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MoonLambo

Is Ripple able to claim XRP is not a security due to a loophole?

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Man I don't know how much simple it can get based on what is said here XRP is not a security 

SEC Chairman Jay Clayton stated yesterday that cryptocurrencies like Bitcoin that are intended to be replacements or alternatives to sovereign (fiat) currencies are not securities. This adds clarity to the question of what cryptos/digital assets are securities.

I also notice every site is putting it's own spin on this article.  There is no loophole.  I think this article sums it up best a little less vague but the Bullseye is on ICO's .  I think this information alone is huge because it pretty much says XRP is not a security because a.) XRP's main goal is a replacement or alternative to Fiat, It  wants to replace Nostro/Vostro(Fiat)!!!!  Let the Flood Gates open!!!!        

https://www.ccn.com/sec-not-changing-securities-rules-to-accommodate-icos-but-bitcoins-fine-chairman-clayton/

Edited by RikkiTikki

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1 hour ago, RikkiTikki said:

Man I don't know how much simple it can get based on what is said here XRP is not a security 

SEC Chairman Jay Clayton stated yesterday that cryptocurrencies like Bitcoin that are intended to be replacements or alternatives to sovereign (fiat) currencies are not securities. This adds clarity to the question of what cryptos/digital assets are securities.

I also notice every site is putting it's own spin on this article.  There is no loophole.  I think this article sums it up best a little less vague but the Bullseye is on ICO's .  I think this information alone is huge because it pretty much says XRP is not a security because a.) XRP's main goal is a replacement or alternative to Fiat, It  wants to replace Nostro/Vostro(Fiat)!!!!  Let the Flood Gates open!!!!        

https://www.ccn.com/sec-not-changing-securities-rules-to-accommodate-icos-but-bitcoins-fine-chairman-clayton/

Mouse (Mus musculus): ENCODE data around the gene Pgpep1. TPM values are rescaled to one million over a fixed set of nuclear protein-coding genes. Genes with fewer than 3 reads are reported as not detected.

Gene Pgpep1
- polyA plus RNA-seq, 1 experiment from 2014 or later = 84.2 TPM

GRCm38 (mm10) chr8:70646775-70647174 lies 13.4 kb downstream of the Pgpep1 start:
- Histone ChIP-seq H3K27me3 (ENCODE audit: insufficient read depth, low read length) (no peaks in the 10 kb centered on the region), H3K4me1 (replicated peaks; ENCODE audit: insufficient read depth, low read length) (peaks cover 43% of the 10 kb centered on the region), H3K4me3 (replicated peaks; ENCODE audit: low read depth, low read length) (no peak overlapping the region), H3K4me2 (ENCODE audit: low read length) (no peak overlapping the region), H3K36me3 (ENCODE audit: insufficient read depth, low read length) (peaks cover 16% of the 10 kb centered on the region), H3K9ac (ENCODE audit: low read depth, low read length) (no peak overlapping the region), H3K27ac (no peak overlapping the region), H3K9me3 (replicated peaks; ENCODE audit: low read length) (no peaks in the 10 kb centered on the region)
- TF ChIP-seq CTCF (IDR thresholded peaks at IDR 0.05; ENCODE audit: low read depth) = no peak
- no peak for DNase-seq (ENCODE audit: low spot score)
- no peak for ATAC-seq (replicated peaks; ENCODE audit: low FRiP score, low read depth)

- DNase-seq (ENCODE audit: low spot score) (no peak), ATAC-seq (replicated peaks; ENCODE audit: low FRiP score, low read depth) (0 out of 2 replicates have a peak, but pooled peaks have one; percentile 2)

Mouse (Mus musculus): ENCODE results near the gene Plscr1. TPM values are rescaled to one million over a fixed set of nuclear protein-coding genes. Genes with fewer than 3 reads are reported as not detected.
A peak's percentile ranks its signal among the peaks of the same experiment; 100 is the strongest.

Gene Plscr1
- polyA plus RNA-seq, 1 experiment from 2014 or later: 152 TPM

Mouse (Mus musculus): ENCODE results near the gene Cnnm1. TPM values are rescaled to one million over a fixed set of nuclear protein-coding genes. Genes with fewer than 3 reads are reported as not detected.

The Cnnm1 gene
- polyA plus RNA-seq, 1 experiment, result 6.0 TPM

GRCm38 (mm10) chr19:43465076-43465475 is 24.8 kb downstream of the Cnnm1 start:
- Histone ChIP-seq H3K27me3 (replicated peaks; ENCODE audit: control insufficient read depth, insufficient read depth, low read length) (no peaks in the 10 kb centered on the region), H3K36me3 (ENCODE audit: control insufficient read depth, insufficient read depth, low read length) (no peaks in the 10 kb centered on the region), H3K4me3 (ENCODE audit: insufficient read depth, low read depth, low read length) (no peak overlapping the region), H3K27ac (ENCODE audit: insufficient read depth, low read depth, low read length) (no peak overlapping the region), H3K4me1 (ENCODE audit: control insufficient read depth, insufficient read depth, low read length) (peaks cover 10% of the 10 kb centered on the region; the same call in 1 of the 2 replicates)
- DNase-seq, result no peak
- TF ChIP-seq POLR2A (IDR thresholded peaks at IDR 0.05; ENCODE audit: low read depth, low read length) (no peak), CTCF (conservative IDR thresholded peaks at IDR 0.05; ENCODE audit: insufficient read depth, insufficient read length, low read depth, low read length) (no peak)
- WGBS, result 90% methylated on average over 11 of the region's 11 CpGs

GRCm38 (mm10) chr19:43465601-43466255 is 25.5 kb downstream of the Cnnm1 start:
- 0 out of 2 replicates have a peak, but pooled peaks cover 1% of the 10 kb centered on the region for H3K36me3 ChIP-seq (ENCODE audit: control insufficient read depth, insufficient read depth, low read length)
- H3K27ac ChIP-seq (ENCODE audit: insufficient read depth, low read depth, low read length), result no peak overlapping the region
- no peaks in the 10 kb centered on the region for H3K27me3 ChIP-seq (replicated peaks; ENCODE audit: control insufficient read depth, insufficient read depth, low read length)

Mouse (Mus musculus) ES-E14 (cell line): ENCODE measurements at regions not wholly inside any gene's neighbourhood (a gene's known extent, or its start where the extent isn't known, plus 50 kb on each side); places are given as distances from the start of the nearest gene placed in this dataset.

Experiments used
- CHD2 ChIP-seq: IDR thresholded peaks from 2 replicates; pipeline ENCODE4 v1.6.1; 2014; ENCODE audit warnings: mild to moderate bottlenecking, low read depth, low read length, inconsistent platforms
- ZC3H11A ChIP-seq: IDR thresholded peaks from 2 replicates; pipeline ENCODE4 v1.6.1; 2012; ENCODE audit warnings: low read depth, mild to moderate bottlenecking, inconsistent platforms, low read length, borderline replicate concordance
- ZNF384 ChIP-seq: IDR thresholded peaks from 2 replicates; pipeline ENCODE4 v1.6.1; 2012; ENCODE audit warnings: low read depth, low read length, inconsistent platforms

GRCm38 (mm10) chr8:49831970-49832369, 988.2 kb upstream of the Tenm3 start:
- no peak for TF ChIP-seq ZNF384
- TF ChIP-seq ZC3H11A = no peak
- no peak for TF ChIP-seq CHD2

I'm not sure if you didn't read my whole post or if you don't understand what I'm attempting to convey. Let me try again:

Interviewer: "Is it possible the SEC might say these were securities at one time but no longer are because they're not centrally controlled, for example?" to which Mr. Clayton responded "That's a question that is out there, and, ya know, we'll be answering the specific facts and circumstances, but we've been doing this a long time, and there's no need to change our fundamental approach." This does not add clarity to the situation. The fact that you think this is by any means "clear" is silly to me because the SEC Chairman acknowledged here an unanswered, and very important, question.

In addition to that, do you understand what I'm saying when I use the term loophole? People created XRP, then then some of the people that created XRP went on to create Ripple and gifted a bunch of to themselves (Ripple) essentially. Ripple has been and continues to sell it's XRP holdings on the open market under a company they created called XRP II, LLC, raising funds just like businesses that have ICOs do. So, had the creators of XRP created the company Ripple first and THEN XRP, under what Mr. Clayton has stated, XRP would be deemed a security. But because XRP & Ripple were created in reverse fashion, it is not a Security, which would be a loophole. See what I'm saying?